On appeal from the Superior Court of New Jersey, Law Division, Salem County.
Before Judges Muir, Jr., Kleiner, and Coburn. The opinion of the court was delivered by Muir, Jr., J.A.D.
The opinion of the court was delivered by: Muir
The opinion of the court was delivered by
The State appeals from an order suppressing two breathalyzer readings of .29 and .28 that resulted from samples given by defendant after his arrest for driving while under the influence of intoxicating beverages (DWI). N.J.S.A. 39:4-50.1. The appeal's focus is on whether the officer's stop of defendant's automobile was objectively reasonable based on his community caretaking function. The Municipal Court Judge found the officer's testimony credible and denied the motion to suppress. On de novo appeal, a Superior Court Judge, making the same fact findings and giving deference to the Municipal Court Judge's credibility rulings, granted the motion to suppress. The Superior Court Judge concluded there was "not sufficient evidence to give the officer a basis to stop the vehicle." We now reverse.
The evidence relied upon by both Judges discloses that on April 17, 1995, around 12:20 a.m., the arresting officer was operating his radar from a stationary position in a 45 mile per hour business zone in Pennsville Township when he observed an automobile driven by defendant "weaving within his lane of travel." The radar clocked the automobile at 36 miles per hour. Given the slow speed and the weaving, the officer pulled out and followed defendant. During the next quarter to one-half mile, defendant maintained the slow speed and continued weaving. At one point, the right tires of defendant's automobile crossed over from the travel portion onto the shoulder portion of the roadway about a "tire's width." The officer activated his overhead lights. Defendant "continued to . . . either come to a slow stop or he continued to travel for a short period." The officer subsequently arrested defendant on a DWI charge.
The Superior Court Judge concluded that weaving in the same lane of travel at a speed 9 miles per hour below the limit evidenced no violation of the law and, therefore, the officer had no reasonably objective basis to stop defendant's car. We disagree.
Police officers have a community caretaking function. That function has its source in the ubiquity of the automobile and the dynamic, differential situations police officers are confronted with to promote driver safety. See State v. Rodriguez-Morales, 929 F.2d 780, 784-86 (1st Cir. 1991), cert. denied, 502 U.S. 1030, 112 S. Ct. 868, 116 L. Ed. 2d 774 (1992). It finds support in the premise that abnormal operation of a motor vehicle establishes a reasonably objective basis to justify a motor vehicle stop. See State v. Martinez, 260 N.J. Super. 75, 78, 615 A.2d 279 (App. Div. 1992). What is reasonably objective is measured by the dynamics or totality of the circumstances from the perspective of the officer on duty at the time and not from the esoteric perspective of the courtroom. See United States v. Cortez, 449 U.S. 411, 418, 101 S. Ct. 690, 695, 66 L. Ed. 2d 621, 629 (1981). Applying the former perspective, we are satisfied the officer had a reasonably objective basis to stop defendant's automobile.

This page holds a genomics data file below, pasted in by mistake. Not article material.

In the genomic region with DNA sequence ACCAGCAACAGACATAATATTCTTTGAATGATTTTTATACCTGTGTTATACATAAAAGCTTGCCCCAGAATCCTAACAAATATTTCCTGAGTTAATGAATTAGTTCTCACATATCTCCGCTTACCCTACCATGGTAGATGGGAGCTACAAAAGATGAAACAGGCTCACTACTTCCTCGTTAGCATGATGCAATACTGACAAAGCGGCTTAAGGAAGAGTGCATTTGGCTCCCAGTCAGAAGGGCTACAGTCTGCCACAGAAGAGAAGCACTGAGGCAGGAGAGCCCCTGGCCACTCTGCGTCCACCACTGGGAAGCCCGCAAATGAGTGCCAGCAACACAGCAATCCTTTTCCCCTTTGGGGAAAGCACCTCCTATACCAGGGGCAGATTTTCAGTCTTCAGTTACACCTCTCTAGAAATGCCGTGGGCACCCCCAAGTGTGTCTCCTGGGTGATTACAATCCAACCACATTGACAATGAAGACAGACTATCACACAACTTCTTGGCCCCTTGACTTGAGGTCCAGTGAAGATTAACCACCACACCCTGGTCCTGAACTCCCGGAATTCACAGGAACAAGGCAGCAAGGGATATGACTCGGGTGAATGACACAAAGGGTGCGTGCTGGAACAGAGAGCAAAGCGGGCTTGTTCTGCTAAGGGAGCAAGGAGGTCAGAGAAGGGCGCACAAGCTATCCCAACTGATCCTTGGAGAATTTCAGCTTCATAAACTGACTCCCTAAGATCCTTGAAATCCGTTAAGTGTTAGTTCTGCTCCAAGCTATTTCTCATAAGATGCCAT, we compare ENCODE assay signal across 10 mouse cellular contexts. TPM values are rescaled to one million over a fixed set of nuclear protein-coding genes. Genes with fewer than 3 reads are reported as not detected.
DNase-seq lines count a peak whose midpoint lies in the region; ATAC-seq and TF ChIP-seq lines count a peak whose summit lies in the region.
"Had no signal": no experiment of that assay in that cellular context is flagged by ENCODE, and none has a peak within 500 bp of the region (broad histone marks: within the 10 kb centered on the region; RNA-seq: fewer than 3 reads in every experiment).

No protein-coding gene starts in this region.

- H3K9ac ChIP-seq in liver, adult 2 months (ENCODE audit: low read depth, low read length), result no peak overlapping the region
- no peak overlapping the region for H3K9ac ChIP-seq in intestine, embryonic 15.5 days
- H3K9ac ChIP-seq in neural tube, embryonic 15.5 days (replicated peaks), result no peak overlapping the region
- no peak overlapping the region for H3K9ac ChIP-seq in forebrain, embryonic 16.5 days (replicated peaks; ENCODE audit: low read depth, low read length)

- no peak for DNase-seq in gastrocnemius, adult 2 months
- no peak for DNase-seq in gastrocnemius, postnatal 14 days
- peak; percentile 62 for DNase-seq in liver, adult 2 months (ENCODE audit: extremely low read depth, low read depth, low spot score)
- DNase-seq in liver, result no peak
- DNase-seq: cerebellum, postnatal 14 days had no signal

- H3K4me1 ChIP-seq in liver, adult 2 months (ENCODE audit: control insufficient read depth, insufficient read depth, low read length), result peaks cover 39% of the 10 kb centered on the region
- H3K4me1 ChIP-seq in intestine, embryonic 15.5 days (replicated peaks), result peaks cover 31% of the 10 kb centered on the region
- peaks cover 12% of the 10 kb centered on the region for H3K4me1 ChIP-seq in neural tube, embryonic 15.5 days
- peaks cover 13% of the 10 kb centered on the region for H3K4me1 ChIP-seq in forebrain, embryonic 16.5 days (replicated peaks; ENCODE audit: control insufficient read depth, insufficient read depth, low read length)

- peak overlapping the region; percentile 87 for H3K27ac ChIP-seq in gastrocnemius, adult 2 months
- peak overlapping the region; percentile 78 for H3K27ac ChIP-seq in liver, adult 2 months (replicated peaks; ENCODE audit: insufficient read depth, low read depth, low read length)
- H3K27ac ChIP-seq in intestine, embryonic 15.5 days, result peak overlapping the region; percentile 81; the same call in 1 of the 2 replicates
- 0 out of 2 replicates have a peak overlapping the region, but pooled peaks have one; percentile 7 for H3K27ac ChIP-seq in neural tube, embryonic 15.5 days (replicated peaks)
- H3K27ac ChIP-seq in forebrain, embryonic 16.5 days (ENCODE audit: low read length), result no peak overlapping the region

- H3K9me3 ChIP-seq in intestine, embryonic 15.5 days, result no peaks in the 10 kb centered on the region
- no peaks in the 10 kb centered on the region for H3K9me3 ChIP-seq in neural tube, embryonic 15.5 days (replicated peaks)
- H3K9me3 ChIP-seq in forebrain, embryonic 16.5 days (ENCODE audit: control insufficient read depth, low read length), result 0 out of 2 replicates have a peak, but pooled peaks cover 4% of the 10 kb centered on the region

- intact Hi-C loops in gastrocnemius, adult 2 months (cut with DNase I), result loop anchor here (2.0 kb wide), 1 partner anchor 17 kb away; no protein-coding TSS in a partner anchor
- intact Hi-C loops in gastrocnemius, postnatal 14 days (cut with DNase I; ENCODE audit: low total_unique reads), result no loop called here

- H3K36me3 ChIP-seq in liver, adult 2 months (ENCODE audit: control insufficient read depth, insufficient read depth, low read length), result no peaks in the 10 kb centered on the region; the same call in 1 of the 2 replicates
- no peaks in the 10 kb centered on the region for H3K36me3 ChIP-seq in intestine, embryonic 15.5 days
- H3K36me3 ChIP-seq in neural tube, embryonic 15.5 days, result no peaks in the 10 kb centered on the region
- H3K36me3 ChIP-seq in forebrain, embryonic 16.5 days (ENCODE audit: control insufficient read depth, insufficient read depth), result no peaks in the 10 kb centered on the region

Fundamental logic dictates that an officer has a reasonably objective basis to stop a motor vehicle weaving down a roadway in the manner here. This is true whether or not the driver stays in his or her lane of travel. Even while maintaining one's lane of travel, a driver that weaves a car down a highway, as defendant did, engenders reasonable grounds to conclude that the vehicle is a potential safety hazard to other vehicles and that there is either something wrong with the driver, with the car, or both. See Martinez, (supra) , 260 N.J. Super. at 78. If on-duty police officers are to fulfill their responsibility to promote safety for the traveling public, intervention is mandated in such circumstances.
That defendant stayed in his lane of travel did not extinguish a community caretaking function. Driving in a manner that could lead to crossing the center line at an inopportune time, a time when another oncoming vehicle is about to pass, is a controlling consideration. Moreover, when the weaving is combined with the unconventionally slow speed, there is more than a reasonably objective basis to conclude defendant's ability to drive was impaired, justifying the stop.
In sum, we conclude the manner of defendant's driving on the night in question provided the officer with a reasonably objective basis for stopping the car. Consequently, the order under appeal was improvidently entered.